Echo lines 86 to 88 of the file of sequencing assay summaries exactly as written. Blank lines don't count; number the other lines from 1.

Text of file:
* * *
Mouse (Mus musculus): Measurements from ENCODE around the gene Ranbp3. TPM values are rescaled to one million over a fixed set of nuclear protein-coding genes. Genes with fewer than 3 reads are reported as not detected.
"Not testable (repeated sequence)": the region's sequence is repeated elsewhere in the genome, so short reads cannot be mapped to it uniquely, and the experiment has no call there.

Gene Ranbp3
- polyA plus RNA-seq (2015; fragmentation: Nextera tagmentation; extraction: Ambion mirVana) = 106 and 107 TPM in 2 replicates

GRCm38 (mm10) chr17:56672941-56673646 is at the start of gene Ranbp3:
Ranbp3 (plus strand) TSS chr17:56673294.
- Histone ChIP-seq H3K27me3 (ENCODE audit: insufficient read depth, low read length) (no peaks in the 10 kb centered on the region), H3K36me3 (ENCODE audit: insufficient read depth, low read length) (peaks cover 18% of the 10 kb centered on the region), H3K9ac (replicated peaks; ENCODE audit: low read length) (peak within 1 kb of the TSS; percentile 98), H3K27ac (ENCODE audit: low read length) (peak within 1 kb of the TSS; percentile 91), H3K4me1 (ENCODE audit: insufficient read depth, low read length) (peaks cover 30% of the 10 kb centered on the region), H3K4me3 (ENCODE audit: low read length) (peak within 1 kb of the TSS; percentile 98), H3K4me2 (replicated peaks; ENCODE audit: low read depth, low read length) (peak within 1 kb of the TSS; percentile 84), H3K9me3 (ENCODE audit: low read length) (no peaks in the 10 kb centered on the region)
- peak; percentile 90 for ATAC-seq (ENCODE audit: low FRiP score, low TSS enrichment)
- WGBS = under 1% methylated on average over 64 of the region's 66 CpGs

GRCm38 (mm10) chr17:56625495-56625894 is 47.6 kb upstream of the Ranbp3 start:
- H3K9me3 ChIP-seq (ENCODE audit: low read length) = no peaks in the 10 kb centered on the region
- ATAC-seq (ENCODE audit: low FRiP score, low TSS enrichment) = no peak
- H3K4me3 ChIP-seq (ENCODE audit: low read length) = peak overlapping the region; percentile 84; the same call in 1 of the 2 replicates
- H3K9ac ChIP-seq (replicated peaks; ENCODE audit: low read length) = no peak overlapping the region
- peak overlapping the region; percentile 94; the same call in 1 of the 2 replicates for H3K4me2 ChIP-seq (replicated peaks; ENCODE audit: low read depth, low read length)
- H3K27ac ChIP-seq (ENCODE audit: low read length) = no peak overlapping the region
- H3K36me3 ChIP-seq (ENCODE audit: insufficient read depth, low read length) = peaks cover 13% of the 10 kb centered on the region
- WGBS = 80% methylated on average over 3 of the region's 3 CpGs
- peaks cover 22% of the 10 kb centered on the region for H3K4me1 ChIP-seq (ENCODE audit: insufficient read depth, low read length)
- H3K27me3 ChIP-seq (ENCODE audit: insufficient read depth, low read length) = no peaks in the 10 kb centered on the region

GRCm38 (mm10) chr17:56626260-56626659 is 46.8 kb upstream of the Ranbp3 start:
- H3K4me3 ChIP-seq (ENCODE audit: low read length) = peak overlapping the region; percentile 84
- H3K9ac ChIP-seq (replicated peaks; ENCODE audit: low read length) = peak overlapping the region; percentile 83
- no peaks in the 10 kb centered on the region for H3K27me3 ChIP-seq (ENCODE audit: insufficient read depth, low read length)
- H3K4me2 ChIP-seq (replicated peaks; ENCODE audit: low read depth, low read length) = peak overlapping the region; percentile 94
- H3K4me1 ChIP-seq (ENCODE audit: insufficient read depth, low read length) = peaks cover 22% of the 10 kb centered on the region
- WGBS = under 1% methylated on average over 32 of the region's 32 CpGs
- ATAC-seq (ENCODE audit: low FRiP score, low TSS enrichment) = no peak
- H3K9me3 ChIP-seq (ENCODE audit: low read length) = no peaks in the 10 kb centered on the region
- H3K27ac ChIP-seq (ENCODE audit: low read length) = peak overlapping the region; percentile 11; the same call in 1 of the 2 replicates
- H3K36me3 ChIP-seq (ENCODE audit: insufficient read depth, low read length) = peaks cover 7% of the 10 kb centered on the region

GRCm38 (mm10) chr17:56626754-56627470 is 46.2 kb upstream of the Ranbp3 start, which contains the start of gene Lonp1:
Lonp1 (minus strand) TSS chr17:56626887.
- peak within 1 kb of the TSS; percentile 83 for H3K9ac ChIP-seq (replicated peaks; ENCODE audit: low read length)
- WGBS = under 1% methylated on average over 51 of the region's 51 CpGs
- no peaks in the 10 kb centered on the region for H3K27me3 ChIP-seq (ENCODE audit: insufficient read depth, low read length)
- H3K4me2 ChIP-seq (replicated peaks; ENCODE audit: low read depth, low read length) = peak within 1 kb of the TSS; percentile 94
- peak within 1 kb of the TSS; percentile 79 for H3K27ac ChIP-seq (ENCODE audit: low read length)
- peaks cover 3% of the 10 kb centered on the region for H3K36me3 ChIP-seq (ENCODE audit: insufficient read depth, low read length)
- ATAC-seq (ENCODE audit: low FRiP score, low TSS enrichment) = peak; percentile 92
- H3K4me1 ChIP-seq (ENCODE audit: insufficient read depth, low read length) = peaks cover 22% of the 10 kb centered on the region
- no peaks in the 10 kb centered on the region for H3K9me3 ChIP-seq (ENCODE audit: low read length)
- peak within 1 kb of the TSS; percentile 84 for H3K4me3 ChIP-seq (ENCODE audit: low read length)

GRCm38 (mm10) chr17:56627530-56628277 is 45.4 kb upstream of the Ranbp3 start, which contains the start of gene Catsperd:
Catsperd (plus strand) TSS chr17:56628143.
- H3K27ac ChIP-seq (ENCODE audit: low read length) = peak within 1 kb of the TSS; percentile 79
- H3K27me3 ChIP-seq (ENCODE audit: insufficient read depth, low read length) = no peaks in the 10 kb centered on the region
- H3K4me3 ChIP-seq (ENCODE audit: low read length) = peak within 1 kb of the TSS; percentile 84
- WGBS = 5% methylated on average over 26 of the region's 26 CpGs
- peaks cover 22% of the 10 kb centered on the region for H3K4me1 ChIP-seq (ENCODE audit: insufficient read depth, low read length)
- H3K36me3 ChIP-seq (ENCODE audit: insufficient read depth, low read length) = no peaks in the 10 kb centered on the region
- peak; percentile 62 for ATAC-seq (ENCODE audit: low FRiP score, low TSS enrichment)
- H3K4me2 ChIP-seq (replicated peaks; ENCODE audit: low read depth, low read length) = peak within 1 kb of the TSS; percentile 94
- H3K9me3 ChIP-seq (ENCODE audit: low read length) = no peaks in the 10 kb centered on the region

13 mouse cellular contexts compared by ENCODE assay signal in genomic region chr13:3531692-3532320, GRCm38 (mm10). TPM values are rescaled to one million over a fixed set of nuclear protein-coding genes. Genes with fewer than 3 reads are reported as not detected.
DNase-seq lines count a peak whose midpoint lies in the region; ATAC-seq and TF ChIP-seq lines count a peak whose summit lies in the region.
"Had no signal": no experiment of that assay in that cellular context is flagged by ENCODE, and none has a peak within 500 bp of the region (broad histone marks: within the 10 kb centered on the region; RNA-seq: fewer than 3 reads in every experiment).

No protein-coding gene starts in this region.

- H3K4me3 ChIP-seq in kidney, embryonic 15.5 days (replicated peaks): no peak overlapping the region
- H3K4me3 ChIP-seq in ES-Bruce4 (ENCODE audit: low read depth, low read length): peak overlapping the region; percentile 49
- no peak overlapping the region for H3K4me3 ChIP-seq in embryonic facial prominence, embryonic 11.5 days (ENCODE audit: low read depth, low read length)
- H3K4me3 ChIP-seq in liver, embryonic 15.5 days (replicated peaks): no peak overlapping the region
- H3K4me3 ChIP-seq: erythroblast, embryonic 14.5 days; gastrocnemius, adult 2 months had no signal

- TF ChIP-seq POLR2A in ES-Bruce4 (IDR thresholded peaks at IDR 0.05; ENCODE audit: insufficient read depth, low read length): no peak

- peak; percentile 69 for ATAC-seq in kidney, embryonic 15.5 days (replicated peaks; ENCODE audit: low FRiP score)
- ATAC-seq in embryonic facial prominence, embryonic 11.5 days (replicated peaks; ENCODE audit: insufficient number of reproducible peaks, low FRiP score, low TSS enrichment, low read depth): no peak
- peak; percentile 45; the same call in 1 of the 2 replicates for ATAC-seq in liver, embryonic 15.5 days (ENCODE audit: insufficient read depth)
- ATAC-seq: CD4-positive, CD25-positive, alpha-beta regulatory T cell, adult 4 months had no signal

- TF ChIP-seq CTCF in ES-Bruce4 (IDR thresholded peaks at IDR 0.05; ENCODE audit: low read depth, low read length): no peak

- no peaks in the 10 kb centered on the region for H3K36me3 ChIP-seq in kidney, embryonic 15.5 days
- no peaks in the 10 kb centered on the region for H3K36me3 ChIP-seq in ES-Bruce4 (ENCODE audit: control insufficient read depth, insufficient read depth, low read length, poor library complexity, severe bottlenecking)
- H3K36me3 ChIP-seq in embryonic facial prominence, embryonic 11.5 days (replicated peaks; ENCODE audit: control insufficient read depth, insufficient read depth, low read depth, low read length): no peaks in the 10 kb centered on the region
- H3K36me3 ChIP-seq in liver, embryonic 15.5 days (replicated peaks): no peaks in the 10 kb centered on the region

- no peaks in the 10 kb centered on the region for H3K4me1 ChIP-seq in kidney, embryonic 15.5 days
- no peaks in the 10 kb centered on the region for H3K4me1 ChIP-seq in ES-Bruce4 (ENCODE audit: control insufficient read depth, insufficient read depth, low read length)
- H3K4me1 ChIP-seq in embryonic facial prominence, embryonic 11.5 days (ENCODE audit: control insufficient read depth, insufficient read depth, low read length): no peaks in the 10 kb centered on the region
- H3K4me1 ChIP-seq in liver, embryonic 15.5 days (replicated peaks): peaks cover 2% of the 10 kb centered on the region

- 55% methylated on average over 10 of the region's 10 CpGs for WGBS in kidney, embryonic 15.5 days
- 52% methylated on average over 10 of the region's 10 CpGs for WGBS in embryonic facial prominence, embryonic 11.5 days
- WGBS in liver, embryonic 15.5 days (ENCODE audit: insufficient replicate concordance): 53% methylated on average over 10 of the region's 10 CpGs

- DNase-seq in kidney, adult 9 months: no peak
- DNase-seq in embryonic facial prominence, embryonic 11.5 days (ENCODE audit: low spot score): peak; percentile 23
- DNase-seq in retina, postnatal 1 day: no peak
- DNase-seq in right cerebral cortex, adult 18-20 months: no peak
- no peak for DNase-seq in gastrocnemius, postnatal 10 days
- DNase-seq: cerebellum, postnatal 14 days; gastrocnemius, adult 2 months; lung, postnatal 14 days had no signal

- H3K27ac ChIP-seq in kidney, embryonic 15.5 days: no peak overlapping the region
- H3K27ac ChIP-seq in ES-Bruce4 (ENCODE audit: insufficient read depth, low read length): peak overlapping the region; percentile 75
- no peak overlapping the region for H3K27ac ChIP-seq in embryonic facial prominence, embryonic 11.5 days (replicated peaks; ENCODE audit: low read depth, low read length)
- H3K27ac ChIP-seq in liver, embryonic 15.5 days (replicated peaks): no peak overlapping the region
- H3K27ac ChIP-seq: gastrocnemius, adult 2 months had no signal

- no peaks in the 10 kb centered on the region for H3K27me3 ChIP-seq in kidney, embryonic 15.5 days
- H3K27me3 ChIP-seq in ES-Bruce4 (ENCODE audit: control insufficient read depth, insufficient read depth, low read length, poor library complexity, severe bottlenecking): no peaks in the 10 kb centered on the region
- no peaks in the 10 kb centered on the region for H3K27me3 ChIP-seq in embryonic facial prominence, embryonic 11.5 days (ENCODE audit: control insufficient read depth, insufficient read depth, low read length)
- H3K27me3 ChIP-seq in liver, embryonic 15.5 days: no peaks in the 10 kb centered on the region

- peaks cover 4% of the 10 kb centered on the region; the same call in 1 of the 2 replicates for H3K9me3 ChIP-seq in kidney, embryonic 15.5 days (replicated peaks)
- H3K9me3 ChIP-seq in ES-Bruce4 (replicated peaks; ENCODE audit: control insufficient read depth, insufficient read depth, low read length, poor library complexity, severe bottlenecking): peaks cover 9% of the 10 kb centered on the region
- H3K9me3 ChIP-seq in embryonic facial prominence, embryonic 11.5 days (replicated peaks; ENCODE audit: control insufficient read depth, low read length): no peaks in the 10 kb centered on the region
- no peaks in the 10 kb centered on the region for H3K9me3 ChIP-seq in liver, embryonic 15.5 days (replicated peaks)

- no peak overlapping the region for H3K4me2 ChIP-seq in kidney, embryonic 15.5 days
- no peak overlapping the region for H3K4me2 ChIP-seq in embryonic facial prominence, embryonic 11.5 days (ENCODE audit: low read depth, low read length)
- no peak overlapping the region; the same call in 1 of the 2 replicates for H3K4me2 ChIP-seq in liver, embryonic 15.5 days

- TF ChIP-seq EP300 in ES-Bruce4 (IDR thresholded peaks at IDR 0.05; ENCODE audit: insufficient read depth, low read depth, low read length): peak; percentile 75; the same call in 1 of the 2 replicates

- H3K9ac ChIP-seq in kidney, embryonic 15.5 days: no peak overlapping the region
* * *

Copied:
- DNase-seq: cerebellum, postnatal 14 days; gastrocnemius, adult 2 months; lung, postnatal 14 days had no signal

- H3K27ac ChIP-seq in kidney, embryonic 15.5 days: no peak overlapping the region
- H3K27ac ChIP-seq in ES-Bruce4 (ENCODE audit: insufficient read depth, low read length): peak overlapping the region; percentile 75